The psychiatrist concluded that I had bouts of depression, obsessive tendencies and anxiety. This was very general but at least it was honest. As a result of realising the vagueness of psychological categories I set upon my own research. As I read books and trawled the internet I eventually came across Borderline Personality Disorder. For the first time I was able to read about a condition that fitted my life. I shared the information with my wife and it was a breath of fresh air into our lives.

Does this label help to lift the burden from my life. Not at all. This is something I will come to in a moment. What the label did was to give us something to work on. It gave me something concrete to take to my therapist. We live in a society where there is "well" and "not well". We have failed to fully appreciate that there is a whole spectrum in between these two poles.

As well as health and healing there is such a thing as "managing" or "learning to live with" a condition. Does this approach display a lack of faith and trust in God. I suppose for some people it would but I have come to learn the immensity of God's grace. I am preaching now and believe that my preaching is more real and far more powerful as I have come to recognise my potential but also my need of God's presence in my life.

The label doesn't change very much on the surface but it gives some direction for healing and it helps me to see how much more I need God in my life. I am tired of hearing about the "happy" life, the "better" life, the "good" life. These concepts only foster guilt and resentment. I prefer to think of the life that I live and I am striving for an idealised goal. I am living life the best that I can and seeking to honour God in the process.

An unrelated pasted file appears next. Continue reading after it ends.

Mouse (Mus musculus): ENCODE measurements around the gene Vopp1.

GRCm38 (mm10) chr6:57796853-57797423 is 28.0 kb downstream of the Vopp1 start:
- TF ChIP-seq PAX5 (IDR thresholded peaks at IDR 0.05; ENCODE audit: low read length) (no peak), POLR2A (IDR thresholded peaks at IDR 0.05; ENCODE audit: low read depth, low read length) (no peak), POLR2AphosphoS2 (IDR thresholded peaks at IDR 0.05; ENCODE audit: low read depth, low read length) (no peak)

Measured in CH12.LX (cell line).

Sally said...

Prayers for peace and a continued journey towards recovery- I suffer from mild depression so cannot imagine what you have been through.
Thank you for bravely sharing this.

Colin A. Lamm said...

I also thank you for stepping out and sharing some of yourself with us. One of the greatest fears that I have struggled with on my own journey, over the past year-and-a-half to two years is the 'labelling' of my sickness. I have gone from being diagnosed as suffering from complex migranes, to having epilepsy, to acute depression, to somatoform disorder, to now a yet undefinable neurological disorder. Each label has come with its own load of "prejudices, biases and misunderstandings".

There are a number of people who look at managing victoriously (within the big picture) under God's grace as being a cop out. Too many 'christians' still suspect brothers and sisters of a plethora of sins who suffer from certain diseases and disorders. I guess if I were completely honest I was one of them before I became ill myself (perhaps in this case there is something to the whole "judge not lest you be judged" teaching).

Jenelle said...

I appreciate your brave transparency so much. It is blaringly needed, particularly concerning mental illness and following Jesus, because so few people are willing to speak of these two things in tandem. A blanket of shame has covered far too many, for far too long. May God instead cover you with a thick quilt of his peace as you navigate your days next to him.

Les said...

Thanks for these comments and prayers. I really appreciate it.